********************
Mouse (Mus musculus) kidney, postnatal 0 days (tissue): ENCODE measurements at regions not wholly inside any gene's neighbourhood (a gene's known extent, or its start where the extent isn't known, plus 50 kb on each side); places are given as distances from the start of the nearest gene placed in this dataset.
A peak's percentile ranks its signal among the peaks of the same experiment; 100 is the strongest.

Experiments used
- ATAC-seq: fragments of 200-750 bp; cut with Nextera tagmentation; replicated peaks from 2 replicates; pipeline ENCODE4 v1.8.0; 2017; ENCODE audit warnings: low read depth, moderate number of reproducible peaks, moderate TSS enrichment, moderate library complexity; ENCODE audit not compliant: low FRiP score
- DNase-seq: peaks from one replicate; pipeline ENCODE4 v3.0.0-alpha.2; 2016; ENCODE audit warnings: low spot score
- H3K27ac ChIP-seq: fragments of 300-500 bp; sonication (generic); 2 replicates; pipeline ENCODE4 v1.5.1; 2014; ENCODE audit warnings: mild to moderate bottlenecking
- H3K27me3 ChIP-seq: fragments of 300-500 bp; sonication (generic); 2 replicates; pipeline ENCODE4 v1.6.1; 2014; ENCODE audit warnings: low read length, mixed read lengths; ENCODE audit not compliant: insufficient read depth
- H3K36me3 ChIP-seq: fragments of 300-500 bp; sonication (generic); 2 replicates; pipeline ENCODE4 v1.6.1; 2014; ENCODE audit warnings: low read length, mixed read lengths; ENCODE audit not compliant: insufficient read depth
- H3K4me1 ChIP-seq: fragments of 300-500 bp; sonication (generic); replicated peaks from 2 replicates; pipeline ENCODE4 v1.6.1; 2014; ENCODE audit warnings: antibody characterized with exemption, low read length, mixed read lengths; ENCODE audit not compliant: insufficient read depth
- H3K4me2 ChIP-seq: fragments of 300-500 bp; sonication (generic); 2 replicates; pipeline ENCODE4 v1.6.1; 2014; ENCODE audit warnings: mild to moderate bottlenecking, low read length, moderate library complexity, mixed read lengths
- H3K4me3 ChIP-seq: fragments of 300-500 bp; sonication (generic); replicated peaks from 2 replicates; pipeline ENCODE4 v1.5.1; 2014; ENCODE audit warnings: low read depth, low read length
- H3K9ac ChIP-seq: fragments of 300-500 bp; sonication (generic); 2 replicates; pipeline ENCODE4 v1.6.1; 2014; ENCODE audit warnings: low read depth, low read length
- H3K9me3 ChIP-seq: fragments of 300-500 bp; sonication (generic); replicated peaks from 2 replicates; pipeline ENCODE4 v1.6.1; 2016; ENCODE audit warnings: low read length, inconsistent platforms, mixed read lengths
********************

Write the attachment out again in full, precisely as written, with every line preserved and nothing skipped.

Mouse (Mus musculus) kidney, postnatal 0 days (tissue): ENCODE measurements at regions not wholly inside any gene's neighbourhood (a gene's known extent, or its start where the extent isn't known, plus 50 kb on each side); places are given as distances from the start of the nearest gene placed in this dataset.
A peak's percentile ranks its signal among the peaks of the same experiment; 100 is the strongest.

Experiments used
- ATAC-seq: fragments of 200-750 bp; cut with Nextera tagmentation; replicated peaks from 2 replicates; pipeline ENCODE4 v1.8.0; 2017; ENCODE audit warnings: low read depth, moderate number of reproducible peaks, moderate TSS enrichment, moderate library complexity; ENCODE audit not compliant: low FRiP score
- DNase-seq: peaks from one replicate; pipeline ENCODE4 v3.0.0-alpha.2; 2016; ENCODE audit warnings: low spot score
- H3K27ac ChIP-seq: fragments of 300-500 bp; sonication (generic); 2 replicates; pipeline ENCODE4 v1.5.1; 2014; ENCODE audit warnings: mild to moderate bottlenecking
- H3K27me3 ChIP-seq: fragments of 300-500 bp; sonication (generic); 2 replicates; pipeline ENCODE4 v1.6.1; 2014; ENCODE audit warnings: low read length, mixed read lengths; ENCODE audit not compliant: insufficient read depth
- H3K36me3 ChIP-seq: fragments of 300-500 bp; sonication (generic); 2 replicates; pipeline ENCODE4 v1.6.1; 2014; ENCODE audit warnings: low read length, mixed read lengths; ENCODE audit not compliant: insufficient read depth
- H3K4me1 ChIP-seq: fragments of 300-500 bp; sonication (generic); replicated peaks from 2 replicates; pipeline ENCODE4 v1.6.1; 2014; ENCODE audit warnings: antibody characterized with exemption, low read length, mixed read lengths; ENCODE audit not compliant: insufficient read depth
- H3K4me2 ChIP-seq: fragments of 300-500 bp; sonication (generic); 2 replicates; pipeline ENCODE4 v1.6.1; 2014; ENCODE audit warnings: mild to moderate bottlenecking, low read length, moderate library complexity, mixed read lengths
- H3K4me3 ChIP-seq: fragments of 300-500 bp; sonication (generic); replicated peaks from 2 replicates; pipeline ENCODE4 v1.5.1; 2014; ENCODE audit warnings: low read depth, low read length
- H3K9ac ChIP-seq: fragments of 300-500 bp; sonication (generic); 2 replicates; pipeline ENCODE4 v1.6.1; 2014; ENCODE audit warnings: low read depth, low read length
- H3K9me3 ChIP-seq: fragments of 300-500 bp; sonication (generic); replicated peaks from 2 replicates; pipeline ENCODE4 v1.6.1; 2016; ENCODE audit warnings: low read length, inconsistent platforms, mixed read lengths